Engineering firm gives presentation of Rollingwood's Infrastructure Improvement Plan

K. Friese representative Joe Cantalupo addressed City Council on Feb. 19. (Brian Rash/Community Impact Newspaper)
K. Friese representative Joe Cantalupo addressed City Council on Feb. 19. (Brian Rash/Community Impact Newspaper)

K. Friese representative Joe Cantalupo addressed City Council on Feb. 19. (Brian Rash/Community Impact Newspaper)



A yearlong study on Rollingwood’s drainage and infrastructure needs has produced a final update from K. Friese & Associates, a civil engineering firm officials hired to provide an assessment regarding improvements throughout the city.

However, a last-minute discovery from K. Friese representative Joe Cantalupo of a cost estimate miscalculation prompted him to request a reworking of the numbers and a return to council with an accurate presentation.

Aside from that misstep, council did discuss a sizable chunk of the report's implications.

K. Friese representatives spent the first half of 2019 conducting public surveys, fieldwork and modeling to present the final draft of the needs assessment to City Council during its Feb. 19 meeting.


Of 23 identified, the five projects given top priority have not changed since they were first introduced to council in October 2019. Those are for areas within Bee Caves Road; Edgegrove Drive; Nixon Drive and Pleasant Roadway; Pleasant Drive; and Timberline and South Crest drives.

All 23 projects combine to form a cost estimate of $19.72 million, but it is yet to be determined if council will pursue every project, the top recommended projects or some other combination therein.

Cantalupo said on Feb. 19 one reason the cost estimates went up about $4 million from the initial $15.4 million estimation in October has to do with considerations based on an updated national rainfall study called Atlas 14. That study has shifted the definition of flood plains, meaning they now or could soon cover more land throughout the country, which could have implications for Rollingwood’s infrastructure improvement plan.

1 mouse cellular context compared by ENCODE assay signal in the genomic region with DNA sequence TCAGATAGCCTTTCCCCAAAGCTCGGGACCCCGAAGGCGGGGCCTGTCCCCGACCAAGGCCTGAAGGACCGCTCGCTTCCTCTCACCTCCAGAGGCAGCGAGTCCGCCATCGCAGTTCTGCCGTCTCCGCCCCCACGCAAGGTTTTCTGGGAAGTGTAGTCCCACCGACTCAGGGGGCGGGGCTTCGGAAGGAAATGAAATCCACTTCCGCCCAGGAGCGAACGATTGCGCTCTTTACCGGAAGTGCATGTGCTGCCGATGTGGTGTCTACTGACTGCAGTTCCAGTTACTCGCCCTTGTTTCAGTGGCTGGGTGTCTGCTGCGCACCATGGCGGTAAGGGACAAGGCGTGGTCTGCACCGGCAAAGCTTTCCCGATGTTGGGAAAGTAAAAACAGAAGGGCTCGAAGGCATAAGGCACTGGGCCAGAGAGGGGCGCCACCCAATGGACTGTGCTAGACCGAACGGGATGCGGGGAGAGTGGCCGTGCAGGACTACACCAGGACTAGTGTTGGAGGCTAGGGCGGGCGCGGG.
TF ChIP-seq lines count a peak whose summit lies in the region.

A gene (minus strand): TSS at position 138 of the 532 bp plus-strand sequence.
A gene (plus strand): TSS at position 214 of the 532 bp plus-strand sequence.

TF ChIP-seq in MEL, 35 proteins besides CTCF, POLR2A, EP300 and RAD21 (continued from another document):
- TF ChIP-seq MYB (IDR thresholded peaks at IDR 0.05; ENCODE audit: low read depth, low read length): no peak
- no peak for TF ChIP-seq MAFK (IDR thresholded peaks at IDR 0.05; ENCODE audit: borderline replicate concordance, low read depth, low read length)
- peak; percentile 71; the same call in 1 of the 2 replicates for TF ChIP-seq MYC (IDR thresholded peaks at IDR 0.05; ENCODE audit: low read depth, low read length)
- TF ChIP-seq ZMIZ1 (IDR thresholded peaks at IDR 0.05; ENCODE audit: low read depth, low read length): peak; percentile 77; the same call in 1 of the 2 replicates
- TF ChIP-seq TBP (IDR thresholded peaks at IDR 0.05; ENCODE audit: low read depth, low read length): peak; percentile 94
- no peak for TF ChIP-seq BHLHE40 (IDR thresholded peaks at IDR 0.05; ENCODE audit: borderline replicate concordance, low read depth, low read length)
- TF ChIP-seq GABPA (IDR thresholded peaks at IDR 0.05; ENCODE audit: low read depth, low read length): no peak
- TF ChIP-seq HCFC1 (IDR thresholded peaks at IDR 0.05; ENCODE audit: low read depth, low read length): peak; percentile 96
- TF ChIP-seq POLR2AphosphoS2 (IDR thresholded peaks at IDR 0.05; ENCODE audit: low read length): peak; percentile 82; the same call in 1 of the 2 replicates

During the Oct. 16 presentation, Cantalupo said some communities have adopted what are currently considered 500-year flood events as 100-year flood events. That strategy is pursuant to the findings of Atlas 14, and it is one standard Rollingwood officials could take in consideration of this needs assessment, he said.

During the Feb. 19 meeting, Cantalupo said design estimates could come down depending on a number of factors.

"We gave you a big picture view of what the challenges are facing the city, ... but you're not going to get the true picture of the costs until you tackle it one by one," he said.

Regarding the miscalculation, Cantalupo said he had that night noticed a glaring error in an estimation of the Nixon Drive and Pleasant Roadway improvements. The final draft totaled the cost of that project at $6.872 million, but Cantalupo said based on his calculations, it should actually be somewhere around $4 million or $5 million.

"We made a mistake, and ... I want to work on the math and we'll come back to it, [but otherwise] the basis of the cost estimates we believe is very sound," he said. "I really do apologize for that error, and we will go back and make sure nothing else was calculated incorrectly."

Before the presentation concluded, Council Member Sara Hutson said she wanted to know how K. Friese's models determined the percentage of impervious cover throughout Rollingwood's roughly one square mile area, to which Cantalupo said he did not know and would have to ask the modeler and return with an answer.

As it pertains to next steps, the K. Friese presentation states “while this plan provides a preliminary assessment of top drainage issues and potential solutions across the City of Rollingwood, additional study, coordination, analysis and design are required for implementation.”

The final report also recommends Rollingwood officials coordinate with the City of Austin Watershed Protection Department to discuss any required permitting and mitigation measures the projects might have on downstream Austin waterways.

Council concluded the presentation with no action taken, and Cantalupo said he would have accurate new cost estimates much sooner than the March 18 regular meeting.
By Brian Rash
Brian has been a reporter and editor since 2012. He wrote about the music scene in Dallas-Fort Worth before becoming managing editor for the Graham Leader in Graham, Texas, in 2013. He relocated to Austin, Texas, in 2015 to work for Gatehouse Media's large design hub. He became the editor for the Lake Travis-Westlake publication of Community Impact in August 2018.


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